Back in September I set out with the SOAS football team on a mission to try and make a documentary about the latest installment of Football Beyond Borders. What started out as more of an adventure on something of a whim - with just two low budget cameras and some tapes - soon turned into something more serious, as news began to unfold around us and the scale of the team's goal dawned on the players.
The next month would represent a seminal moment for many of team members, as we embarked upon an ambitious itinerary in an extremely complex region that was being hotly contested. The old order in Egypt was being challenged before our eyes, and the peace treaty between Israel and Egypt was coming under increased scrutiny.
A bombing campaign on Gaza, the risk of hostage attacks in the Sinai and a very vigilant Israeli border control ensured that suspicion was rife and every judgement the team made was bound to come under scrutiny. The group soon came to realise that ultimately they could only trust their own instincts in what now felt a long way from the classrooms of SOAS.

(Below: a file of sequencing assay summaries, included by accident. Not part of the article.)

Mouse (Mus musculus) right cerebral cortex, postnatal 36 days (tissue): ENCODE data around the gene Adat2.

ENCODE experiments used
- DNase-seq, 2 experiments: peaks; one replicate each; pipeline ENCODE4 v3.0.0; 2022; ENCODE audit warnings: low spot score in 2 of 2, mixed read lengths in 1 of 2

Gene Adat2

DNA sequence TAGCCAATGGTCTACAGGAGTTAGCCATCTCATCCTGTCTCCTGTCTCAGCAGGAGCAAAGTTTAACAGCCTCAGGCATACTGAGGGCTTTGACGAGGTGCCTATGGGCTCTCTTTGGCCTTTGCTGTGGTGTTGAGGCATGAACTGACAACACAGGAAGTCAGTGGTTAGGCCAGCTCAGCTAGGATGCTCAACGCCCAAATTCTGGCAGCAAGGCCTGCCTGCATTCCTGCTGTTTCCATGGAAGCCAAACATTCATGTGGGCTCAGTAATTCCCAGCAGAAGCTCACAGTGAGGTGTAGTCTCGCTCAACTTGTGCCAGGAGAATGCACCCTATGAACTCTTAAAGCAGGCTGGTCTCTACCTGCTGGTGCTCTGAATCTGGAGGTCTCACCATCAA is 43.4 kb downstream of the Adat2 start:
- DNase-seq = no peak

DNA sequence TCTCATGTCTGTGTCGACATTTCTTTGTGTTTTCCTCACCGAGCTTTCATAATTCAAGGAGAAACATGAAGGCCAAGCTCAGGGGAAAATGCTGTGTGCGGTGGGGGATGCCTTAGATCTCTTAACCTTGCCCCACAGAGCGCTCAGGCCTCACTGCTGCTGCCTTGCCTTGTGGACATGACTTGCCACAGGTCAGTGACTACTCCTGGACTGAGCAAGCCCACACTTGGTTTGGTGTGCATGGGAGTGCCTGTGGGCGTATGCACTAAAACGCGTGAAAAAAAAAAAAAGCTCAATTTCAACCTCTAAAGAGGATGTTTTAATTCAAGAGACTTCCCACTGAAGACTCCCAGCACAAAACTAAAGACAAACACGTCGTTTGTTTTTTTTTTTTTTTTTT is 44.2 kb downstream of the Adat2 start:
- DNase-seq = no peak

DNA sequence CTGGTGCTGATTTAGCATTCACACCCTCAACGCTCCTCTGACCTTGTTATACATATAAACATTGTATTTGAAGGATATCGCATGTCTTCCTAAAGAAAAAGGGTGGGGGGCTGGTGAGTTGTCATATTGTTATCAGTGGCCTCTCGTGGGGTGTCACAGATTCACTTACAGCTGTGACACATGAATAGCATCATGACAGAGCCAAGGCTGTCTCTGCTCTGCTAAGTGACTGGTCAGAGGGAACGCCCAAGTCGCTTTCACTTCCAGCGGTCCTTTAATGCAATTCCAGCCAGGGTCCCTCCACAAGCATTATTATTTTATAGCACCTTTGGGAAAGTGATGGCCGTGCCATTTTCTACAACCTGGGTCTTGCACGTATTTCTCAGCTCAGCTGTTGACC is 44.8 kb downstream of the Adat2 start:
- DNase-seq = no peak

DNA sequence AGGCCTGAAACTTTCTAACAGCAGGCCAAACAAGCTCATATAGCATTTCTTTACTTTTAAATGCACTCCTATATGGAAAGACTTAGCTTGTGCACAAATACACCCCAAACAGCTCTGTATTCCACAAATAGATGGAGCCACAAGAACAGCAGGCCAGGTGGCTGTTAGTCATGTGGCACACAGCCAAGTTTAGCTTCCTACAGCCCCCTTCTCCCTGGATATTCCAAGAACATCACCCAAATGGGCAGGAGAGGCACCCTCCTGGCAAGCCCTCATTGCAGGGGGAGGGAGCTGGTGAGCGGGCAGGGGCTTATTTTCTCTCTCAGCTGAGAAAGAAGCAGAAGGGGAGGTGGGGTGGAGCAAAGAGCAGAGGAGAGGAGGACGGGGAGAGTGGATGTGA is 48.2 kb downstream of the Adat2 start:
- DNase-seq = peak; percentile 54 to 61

Although seemingly intrusive at first, the camera gradually became a point of refuge, a place where both players and locals alike could come and share their opinions. Typically someone who is outspoken and forthright, I had to learn the art of listening. Through becoming more of an observer I would come to see the importance of consideration, understanding and ultimately conviction.
In the face of events unfolding around them, would the guys continue with the tour and into Palestine? The outcome of this decision would ultimately transform the outlook of many of the players.
The common representation of different peoples and events by international media and policy makers did not correlate with what the players were witnessing and experiencing. How could such warm and welcoming people be so brazenly labelled as terrorists and violent protagonists? Although somewhat disconcerting at first, the players would come to revel in their newfound desire to reconstruct their own image of this world. They were hungry to learn and imbued with a sense of responsibility from the body of knowledge they acquired. I was left feeling inspired and enthused by this group of young men who were articulate, brave and determined to stand up for what they believed in.
The documentary that Matthew Kay and myself have made about the journey, entitled Over The Wall, charts this remarkable journey from the classrooms of SOAS to crossing the Sinai and beyond. It provides an insight into this unique group of young men, who challenge common perceptions of the Middle East, football and activism.